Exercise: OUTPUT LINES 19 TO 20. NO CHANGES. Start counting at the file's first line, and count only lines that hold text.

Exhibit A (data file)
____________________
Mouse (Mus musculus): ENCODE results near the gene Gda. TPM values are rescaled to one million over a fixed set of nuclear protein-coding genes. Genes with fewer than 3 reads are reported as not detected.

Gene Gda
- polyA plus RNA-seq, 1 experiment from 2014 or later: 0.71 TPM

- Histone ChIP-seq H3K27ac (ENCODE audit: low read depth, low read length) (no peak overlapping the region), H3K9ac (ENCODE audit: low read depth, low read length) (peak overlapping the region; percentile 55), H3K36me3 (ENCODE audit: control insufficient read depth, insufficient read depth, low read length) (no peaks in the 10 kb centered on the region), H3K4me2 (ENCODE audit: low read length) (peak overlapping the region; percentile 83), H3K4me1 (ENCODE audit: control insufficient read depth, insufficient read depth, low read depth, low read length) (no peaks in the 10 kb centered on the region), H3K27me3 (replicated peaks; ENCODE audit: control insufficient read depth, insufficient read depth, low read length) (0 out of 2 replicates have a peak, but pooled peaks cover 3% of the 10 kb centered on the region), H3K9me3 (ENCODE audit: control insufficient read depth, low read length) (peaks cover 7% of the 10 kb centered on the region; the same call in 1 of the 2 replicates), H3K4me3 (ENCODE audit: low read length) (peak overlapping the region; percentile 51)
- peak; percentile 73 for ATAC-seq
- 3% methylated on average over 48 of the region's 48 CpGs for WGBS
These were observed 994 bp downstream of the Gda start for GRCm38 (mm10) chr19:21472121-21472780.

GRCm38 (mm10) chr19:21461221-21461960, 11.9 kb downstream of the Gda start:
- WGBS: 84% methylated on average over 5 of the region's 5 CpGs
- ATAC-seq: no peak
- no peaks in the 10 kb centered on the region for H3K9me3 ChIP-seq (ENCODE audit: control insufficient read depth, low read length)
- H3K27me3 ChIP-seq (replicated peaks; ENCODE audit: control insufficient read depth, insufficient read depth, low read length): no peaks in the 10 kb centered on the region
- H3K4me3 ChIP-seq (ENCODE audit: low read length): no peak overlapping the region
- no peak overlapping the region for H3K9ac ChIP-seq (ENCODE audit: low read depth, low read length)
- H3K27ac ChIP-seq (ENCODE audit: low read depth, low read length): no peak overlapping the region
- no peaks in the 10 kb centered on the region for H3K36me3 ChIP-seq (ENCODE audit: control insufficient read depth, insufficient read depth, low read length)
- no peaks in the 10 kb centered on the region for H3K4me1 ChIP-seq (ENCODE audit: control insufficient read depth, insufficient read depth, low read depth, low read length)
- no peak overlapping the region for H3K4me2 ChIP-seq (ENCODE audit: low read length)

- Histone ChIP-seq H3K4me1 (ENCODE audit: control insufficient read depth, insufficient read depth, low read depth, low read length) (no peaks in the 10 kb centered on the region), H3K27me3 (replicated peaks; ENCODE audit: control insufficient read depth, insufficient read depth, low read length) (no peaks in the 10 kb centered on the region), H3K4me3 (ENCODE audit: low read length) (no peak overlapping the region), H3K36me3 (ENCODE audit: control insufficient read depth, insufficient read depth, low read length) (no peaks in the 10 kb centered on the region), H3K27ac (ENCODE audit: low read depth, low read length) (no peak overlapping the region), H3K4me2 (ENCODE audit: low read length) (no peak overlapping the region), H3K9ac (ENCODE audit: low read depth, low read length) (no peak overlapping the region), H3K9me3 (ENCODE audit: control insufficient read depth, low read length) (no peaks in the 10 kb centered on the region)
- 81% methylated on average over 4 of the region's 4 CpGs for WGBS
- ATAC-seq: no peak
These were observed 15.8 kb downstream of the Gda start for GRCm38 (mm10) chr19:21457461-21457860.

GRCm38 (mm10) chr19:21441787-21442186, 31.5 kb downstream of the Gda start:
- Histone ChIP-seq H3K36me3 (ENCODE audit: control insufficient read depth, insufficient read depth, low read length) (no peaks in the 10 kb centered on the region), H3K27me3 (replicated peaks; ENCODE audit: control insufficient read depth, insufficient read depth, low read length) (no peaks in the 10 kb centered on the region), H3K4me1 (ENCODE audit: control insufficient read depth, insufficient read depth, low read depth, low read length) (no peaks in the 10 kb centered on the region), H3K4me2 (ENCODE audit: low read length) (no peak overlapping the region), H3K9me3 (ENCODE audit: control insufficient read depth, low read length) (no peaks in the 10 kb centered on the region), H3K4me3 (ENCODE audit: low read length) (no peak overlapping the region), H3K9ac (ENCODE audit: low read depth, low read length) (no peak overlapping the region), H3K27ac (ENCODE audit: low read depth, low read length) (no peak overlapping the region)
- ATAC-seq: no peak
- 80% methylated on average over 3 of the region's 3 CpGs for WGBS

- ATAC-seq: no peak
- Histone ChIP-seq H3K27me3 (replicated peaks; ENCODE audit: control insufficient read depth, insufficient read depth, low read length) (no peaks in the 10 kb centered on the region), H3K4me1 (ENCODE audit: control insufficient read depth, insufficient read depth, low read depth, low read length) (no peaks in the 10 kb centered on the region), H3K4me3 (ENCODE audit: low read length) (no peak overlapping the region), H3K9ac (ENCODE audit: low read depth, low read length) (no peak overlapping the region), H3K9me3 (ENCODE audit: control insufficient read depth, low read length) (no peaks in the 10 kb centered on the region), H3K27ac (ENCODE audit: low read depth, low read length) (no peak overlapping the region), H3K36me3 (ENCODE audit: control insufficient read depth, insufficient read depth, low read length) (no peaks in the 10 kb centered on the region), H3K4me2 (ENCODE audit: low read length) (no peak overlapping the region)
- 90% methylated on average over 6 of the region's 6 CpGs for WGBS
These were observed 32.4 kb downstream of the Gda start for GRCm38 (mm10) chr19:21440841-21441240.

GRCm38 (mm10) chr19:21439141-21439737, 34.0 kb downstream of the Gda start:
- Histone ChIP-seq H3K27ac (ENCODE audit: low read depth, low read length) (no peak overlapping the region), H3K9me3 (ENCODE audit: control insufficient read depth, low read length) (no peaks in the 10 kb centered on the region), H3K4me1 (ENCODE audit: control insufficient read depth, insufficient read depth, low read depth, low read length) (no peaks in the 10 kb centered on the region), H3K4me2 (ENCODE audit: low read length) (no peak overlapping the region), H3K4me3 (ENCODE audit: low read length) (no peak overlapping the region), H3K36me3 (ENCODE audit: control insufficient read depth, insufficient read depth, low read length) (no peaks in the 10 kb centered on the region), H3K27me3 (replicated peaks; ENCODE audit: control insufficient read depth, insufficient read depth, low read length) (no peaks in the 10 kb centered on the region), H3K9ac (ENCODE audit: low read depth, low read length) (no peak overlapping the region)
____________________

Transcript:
- Histone ChIP-seq H3K4me1 (ENCODE audit: control insufficient read depth, insufficient read depth, low read depth, low read length) (no peaks in the 10 kb centered on the region), H3K27me3 (replicated peaks; ENCODE audit: control insufficient read depth, insufficient read depth, low read length) (no peaks in the 10 kb centered on the region), H3K4me3 (ENCODE audit: low read length) (no peak overlapping the region), H3K36me3 (ENCODE audit: control insufficient read depth, insufficient read depth, low read length) (no peaks in the 10 kb centered on the region), H3K27ac (ENCODE audit: low read depth, low read length) (no peak overlapping the region), H3K4me2 (ENCODE audit: low read length) (no peak overlapping the region), H3K9ac (ENCODE audit: low read depth, low read length) (no peak overlapping the region), H3K9me3 (ENCODE audit: control insufficient read depth, low read length) (no peaks in the 10 kb centered on the region)
- 81% methylated on average over 4 of the region's 4 CpGs for WGBS